Sunday, November 27, 2005

A Thanksgiving toast from my three year old

The night before Thanksgiving, as Dylan was getting ready for bed I tried explaining Thanksgiving to her. I told her it was a day to celebrate all that we are thankful for. She surprised me by saying she was thankful for me, her Dad, and Hayden. Then she went on a ten minute spree of "I'm sankful for... trees, rocks, horses, dogs, cats, go-gurt." You name it, she said it. She was so cute. As she climbed into bed I asked her if she would like to say the toast for Thanksgiving dinner and she said she did, then she went to sleep.

At dinner, she was seated with her napkin in her lap ten minutes before the food was on the table. She was starved and couldn't wait to toast. Her toast was perfect. She help up her wine glass filled with sparkling cider and said, "I am sankful for the moonlight that shines in my room and onto the floor. CHEERS!" I felt like weeping. What a wonderful thing to be thankful for.

Thursday, November 24, 2005

I don't really have time to write but...

I was just drinking my morning cup of coffee and listening to Hayden talk to a toy. Then I looked out the window as Dylan scurried by and I realized today really is the perfect day to celebrate all that we are thankful for. My list could go on for miles! My family, friends, health, and happiness all deserve a day of celebration. Thanks does not actually do justice to how I feel at this moment, suffice it to say, I am happy and humbled to be a part of my own life! :) Have a wonderful Thanksgiving!

Thursday, November 10, 2005

The Happiest Place on Earth

One of the myriad benefits of having children is once again seeing things as a child. The innocence and believability of all things great and small becomes real again through the eyes of our children. For instance, as we grow older, Christmas often loses its luster as we focus on the negative aspects of the holiday: budgeting gifts, wrapping those gifts, spreading ourselves thin as we try to visit ALL the relatives, losing the extra pounds gained, etc. etc. But now that I have children, especially one that truly believes in Santa, the holiday has a renewed beauty. Disneyland regained the same luster when we took Dylan for her first trip last week.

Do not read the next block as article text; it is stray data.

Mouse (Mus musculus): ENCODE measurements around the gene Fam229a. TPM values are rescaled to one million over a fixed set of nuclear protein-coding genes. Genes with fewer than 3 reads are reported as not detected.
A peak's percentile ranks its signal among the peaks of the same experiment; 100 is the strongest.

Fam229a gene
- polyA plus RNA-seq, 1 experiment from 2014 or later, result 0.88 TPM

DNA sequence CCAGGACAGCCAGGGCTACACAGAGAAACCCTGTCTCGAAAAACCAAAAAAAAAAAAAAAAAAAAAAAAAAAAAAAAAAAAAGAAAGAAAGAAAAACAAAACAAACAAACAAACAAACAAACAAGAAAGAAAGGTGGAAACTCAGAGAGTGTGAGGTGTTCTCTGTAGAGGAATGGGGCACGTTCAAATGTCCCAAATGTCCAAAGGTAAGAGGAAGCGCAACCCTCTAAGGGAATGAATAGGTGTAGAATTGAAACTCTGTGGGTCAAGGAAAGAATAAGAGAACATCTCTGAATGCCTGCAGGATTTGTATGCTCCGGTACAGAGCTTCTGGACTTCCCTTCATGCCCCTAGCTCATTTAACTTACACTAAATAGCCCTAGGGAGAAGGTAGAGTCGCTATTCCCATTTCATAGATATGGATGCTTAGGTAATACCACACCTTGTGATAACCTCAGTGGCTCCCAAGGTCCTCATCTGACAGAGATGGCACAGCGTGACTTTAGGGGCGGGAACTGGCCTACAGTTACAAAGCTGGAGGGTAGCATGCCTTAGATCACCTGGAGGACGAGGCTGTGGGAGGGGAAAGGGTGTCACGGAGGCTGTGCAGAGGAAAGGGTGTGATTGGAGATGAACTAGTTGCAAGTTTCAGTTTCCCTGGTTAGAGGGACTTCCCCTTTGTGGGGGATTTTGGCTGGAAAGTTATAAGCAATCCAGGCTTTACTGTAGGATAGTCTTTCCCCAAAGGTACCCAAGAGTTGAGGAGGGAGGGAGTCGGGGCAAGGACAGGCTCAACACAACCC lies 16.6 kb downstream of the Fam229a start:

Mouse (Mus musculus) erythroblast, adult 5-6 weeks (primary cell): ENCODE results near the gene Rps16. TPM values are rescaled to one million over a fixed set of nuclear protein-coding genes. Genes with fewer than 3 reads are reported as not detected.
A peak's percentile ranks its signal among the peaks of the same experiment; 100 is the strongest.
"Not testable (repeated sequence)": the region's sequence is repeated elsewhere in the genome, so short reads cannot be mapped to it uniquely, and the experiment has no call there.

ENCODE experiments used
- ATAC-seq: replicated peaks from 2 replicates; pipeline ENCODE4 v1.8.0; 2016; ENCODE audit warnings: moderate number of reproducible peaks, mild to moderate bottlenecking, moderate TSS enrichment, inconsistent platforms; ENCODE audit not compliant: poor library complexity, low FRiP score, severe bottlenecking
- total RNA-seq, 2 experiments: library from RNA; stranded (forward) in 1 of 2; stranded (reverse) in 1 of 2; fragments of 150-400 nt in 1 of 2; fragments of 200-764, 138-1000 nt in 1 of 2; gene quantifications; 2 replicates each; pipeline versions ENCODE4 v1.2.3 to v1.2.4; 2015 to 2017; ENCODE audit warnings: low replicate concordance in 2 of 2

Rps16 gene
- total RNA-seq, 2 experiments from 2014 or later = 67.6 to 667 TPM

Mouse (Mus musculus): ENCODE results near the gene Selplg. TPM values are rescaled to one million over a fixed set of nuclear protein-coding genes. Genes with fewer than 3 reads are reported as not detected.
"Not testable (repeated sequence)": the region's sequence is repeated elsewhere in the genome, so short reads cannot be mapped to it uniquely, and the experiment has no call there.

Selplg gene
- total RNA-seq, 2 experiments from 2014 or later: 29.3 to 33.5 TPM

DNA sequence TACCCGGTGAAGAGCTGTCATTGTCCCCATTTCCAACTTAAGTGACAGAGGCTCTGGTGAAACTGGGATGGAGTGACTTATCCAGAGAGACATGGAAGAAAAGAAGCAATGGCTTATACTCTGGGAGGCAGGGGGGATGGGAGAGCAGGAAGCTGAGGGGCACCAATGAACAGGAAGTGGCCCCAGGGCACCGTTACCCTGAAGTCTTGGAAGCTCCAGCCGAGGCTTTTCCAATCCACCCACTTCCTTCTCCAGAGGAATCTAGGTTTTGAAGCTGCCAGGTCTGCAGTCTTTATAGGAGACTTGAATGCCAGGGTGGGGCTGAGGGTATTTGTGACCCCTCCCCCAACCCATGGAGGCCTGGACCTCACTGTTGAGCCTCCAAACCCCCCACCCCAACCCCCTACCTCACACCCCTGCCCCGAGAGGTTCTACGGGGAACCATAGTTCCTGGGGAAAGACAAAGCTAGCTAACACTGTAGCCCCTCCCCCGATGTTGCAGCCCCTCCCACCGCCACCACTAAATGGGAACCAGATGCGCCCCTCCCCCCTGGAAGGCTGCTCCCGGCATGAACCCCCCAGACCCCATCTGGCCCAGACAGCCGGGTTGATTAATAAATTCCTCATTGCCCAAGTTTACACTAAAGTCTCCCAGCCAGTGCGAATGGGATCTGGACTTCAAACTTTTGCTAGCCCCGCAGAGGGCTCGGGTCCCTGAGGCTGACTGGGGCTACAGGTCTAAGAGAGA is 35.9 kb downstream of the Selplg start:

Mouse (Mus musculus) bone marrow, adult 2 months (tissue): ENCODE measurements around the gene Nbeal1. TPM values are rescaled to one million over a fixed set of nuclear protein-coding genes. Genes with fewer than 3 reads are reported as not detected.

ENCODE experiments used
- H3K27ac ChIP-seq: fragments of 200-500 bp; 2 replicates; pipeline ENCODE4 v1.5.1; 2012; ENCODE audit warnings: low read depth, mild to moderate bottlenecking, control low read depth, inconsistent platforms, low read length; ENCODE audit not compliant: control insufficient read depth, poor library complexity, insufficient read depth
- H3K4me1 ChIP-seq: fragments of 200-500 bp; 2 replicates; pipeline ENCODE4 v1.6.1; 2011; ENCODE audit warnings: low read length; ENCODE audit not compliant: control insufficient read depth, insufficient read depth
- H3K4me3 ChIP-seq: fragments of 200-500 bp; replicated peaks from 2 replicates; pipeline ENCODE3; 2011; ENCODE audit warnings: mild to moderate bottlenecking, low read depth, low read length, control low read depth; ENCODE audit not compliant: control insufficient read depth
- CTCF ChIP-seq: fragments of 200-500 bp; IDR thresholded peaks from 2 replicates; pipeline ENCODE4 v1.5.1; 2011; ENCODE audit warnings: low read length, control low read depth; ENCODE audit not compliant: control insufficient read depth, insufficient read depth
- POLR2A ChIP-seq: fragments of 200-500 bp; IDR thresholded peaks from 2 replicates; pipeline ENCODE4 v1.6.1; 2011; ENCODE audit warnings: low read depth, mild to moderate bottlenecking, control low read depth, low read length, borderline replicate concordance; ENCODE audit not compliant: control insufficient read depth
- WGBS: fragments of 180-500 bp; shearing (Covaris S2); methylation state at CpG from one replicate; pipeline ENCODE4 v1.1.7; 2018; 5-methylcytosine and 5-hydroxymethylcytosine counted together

The colors were brighter, the people nicer and everywhere I looked I saw magic. I felt positively giddy when I saw the castle and wanted to shriek when I saw princess characters floating about. We bought Dylan an autograph book for meeting the characters, but really I felt like I wanted my own.

In all the years that I have visited Disneyland, this was the first time I actually watched the fireworks show (back in the day it was the BEST time to ride rides because everyone else was watching the show!) and I actually felt like weeping. The beauty and surprise of the fireworks left me feeling astounded.

The carousel held new magnificence to my childlike eyes and I rode right along with Dylan and my sister-in-law, Ileene. It has been years since I actually rode one; I normally stand next to Dylan, now she’s big enough to ride alone, but I couldn’t pass up the opportunity to feel the magic too.

I couldn’t tell Dylan no, when she wanted something I bought it… or my brother, Tommy did! I was brokenhearted when she lost a Tinkerbelle toy, and then promptly bought her another.

I could have watched her on the teacups for the rest of my life and then died a happy person. Then I rode them with her and life somehow became even better. She screamed and laughed; I screamed and laughed, too.

Watching Dylan’s face light up when she first saw Pluto made me feel like I might explode with gratitude. I’m not a big believer in God, but I thanked whomever for allowing me to be there for that exact moment in her life.

Disneyland is magical. Thank you, Dylan, for helping me to SEE again!